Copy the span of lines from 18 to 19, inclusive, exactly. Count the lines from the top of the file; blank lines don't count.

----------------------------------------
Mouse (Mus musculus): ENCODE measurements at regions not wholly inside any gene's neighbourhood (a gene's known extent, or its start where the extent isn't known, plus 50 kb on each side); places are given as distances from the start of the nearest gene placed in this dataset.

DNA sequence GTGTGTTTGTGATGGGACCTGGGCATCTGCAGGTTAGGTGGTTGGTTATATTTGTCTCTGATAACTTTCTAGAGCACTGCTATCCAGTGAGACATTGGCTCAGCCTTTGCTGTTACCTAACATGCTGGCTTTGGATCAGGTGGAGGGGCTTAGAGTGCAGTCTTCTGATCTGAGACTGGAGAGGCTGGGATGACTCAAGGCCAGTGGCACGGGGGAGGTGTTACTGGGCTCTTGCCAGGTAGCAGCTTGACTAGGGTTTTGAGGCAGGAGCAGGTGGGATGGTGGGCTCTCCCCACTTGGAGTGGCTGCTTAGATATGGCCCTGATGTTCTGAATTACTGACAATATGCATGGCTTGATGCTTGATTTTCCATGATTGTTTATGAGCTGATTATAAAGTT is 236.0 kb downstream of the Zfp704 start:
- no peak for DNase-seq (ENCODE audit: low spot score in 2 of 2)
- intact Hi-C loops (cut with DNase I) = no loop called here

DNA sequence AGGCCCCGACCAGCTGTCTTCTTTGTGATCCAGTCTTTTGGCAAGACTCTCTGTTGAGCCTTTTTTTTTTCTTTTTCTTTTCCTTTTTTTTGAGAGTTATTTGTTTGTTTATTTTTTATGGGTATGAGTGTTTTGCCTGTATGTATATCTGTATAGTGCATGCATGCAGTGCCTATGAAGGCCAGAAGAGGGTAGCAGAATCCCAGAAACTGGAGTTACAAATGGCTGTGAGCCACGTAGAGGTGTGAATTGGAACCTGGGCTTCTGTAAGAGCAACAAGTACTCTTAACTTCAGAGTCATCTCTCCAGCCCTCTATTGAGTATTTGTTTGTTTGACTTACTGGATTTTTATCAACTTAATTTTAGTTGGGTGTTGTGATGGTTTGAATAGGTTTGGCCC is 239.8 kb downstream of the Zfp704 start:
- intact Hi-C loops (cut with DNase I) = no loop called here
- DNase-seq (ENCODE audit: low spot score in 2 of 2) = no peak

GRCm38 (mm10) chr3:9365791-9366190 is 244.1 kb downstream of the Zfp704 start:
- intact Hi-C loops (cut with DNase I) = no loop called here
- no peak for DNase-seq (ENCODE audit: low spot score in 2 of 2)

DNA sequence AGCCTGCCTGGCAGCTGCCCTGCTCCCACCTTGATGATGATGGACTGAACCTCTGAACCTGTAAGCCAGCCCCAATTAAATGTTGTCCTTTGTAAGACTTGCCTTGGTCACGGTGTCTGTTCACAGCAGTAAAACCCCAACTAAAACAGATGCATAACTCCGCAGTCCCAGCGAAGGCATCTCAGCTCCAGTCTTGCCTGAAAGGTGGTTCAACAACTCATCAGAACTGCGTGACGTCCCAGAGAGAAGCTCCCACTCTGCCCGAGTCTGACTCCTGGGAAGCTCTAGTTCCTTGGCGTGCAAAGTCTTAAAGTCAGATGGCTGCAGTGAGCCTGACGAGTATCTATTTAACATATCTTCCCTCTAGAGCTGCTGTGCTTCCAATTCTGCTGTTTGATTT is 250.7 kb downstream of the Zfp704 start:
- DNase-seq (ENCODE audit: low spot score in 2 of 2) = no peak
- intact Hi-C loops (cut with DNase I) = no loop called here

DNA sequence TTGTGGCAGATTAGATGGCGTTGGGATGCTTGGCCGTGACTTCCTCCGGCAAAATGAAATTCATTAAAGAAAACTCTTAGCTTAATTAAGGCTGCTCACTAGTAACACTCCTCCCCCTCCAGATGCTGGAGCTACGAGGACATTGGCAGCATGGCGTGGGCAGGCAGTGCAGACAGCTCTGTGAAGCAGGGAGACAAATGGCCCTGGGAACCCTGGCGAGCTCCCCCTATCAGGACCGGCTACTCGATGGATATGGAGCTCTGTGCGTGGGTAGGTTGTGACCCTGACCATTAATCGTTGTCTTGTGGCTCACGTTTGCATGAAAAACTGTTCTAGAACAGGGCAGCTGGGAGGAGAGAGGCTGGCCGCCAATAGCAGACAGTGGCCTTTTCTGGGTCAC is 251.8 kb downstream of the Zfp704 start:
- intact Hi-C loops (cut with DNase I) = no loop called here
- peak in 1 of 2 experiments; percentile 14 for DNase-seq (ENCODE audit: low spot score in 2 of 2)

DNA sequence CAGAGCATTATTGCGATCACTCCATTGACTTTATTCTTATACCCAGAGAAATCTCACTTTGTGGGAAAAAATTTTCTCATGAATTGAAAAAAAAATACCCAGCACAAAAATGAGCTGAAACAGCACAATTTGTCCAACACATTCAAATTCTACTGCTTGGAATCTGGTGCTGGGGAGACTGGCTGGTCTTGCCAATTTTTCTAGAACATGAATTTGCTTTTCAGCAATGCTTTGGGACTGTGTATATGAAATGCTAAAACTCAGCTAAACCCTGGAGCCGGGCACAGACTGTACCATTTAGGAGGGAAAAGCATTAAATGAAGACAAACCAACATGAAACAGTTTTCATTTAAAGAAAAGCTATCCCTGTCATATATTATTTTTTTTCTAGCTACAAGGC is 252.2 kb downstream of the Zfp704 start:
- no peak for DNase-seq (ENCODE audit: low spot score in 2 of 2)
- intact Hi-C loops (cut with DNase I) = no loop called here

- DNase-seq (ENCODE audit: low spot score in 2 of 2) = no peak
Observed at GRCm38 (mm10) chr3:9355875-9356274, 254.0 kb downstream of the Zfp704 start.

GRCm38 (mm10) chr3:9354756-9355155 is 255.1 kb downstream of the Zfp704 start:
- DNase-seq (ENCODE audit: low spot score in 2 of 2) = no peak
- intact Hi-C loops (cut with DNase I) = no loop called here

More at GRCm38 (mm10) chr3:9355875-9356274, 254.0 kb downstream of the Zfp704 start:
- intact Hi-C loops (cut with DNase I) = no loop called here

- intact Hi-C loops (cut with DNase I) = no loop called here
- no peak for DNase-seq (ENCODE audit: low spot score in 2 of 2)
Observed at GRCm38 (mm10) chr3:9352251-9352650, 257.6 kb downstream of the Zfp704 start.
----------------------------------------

- no peak for DNase-seq (ENCODE audit: low spot score in 2 of 2)
- intact Hi-C loops (cut with DNase I) = no loop called here